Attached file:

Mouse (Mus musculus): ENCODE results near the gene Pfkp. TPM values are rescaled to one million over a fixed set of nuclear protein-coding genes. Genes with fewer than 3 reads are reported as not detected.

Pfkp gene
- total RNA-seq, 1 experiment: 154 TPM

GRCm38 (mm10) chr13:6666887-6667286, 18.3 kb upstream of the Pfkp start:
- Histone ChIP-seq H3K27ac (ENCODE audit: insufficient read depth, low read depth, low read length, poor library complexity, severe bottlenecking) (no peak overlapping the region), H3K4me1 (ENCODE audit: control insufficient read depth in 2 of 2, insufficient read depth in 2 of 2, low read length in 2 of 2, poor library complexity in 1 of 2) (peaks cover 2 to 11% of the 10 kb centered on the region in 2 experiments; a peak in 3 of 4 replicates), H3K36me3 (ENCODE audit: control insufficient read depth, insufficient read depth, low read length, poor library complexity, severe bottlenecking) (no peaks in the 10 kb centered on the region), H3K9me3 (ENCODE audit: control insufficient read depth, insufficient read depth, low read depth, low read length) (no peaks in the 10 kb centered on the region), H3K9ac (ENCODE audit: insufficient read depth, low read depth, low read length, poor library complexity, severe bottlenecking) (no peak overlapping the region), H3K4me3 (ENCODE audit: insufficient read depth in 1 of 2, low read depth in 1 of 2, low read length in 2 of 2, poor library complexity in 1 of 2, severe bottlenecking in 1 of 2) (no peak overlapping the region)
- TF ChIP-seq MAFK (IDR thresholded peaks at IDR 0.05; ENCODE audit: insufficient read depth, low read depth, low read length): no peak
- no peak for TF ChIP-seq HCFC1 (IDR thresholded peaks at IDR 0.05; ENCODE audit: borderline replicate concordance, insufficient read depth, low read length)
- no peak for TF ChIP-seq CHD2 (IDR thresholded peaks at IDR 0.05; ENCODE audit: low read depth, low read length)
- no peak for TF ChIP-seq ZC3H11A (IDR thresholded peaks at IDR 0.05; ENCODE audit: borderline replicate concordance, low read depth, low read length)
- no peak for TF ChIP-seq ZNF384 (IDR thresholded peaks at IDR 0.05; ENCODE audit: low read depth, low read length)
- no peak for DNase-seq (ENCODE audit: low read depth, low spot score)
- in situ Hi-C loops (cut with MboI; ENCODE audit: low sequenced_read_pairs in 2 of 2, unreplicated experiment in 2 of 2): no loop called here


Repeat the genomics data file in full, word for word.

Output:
Mouse (Mus musculus): ENCODE results near the gene Pfkp. TPM values are rescaled to one million over a fixed set of nuclear protein-coding genes. Genes with fewer than 3 reads are reported as not detected.

Pfkp gene
- total RNA-seq, 1 experiment: 154 TPM

GRCm38 (mm10) chr13:6666887-6667286, 18.3 kb upstream of the Pfkp start:
- Histone ChIP-seq H3K27ac (ENCODE audit: insufficient read depth, low read depth, low read length, poor library complexity, severe bottlenecking) (no peak overlapping the region), H3K4me1 (ENCODE audit: control insufficient read depth in 2 of 2, insufficient read depth in 2 of 2, low read length in 2 of 2, poor library complexity in 1 of 2) (peaks cover 2 to 11% of the 10 kb centered on the region in 2 experiments; a peak in 3 of 4 replicates), H3K36me3 (ENCODE audit: control insufficient read depth, insufficient read depth, low read length, poor library complexity, severe bottlenecking) (no peaks in the 10 kb centered on the region), H3K9me3 (ENCODE audit: control insufficient read depth, insufficient read depth, low read depth, low read length) (no peaks in the 10 kb centered on the region), H3K9ac (ENCODE audit: insufficient read depth, low read depth, low read length, poor library complexity, severe bottlenecking) (no peak overlapping the region), H3K4me3 (ENCODE audit: insufficient read depth in 1 of 2, low read depth in 1 of 2, low read length in 2 of 2, poor library complexity in 1 of 2, severe bottlenecking in 1 of 2) (no peak overlapping the region)
- TF ChIP-seq MAFK (IDR thresholded peaks at IDR 0.05; ENCODE audit: insufficient read depth, low read depth, low read length): no peak
- no peak for TF ChIP-seq HCFC1 (IDR thresholded peaks at IDR 0.05; ENCODE audit: borderline replicate concordance, insufficient read depth, low read length)
- no peak for TF ChIP-seq CHD2 (IDR thresholded peaks at IDR 0.05; ENCODE audit: low read depth, low read length)
- no peak for TF ChIP-seq ZC3H11A (IDR thresholded peaks at IDR 0.05; ENCODE audit: borderline replicate concordance, low read depth, low read length)
- no peak for TF ChIP-seq ZNF384 (IDR thresholded peaks at IDR 0.05; ENCODE audit: low read depth, low read length)
- no peak for DNase-seq (ENCODE audit: low read depth, low spot score)
- in situ Hi-C loops (cut with MboI; ENCODE audit: low sequenced_read_pairs in 2 of 2, unreplicated experiment in 2 of 2): no loop called here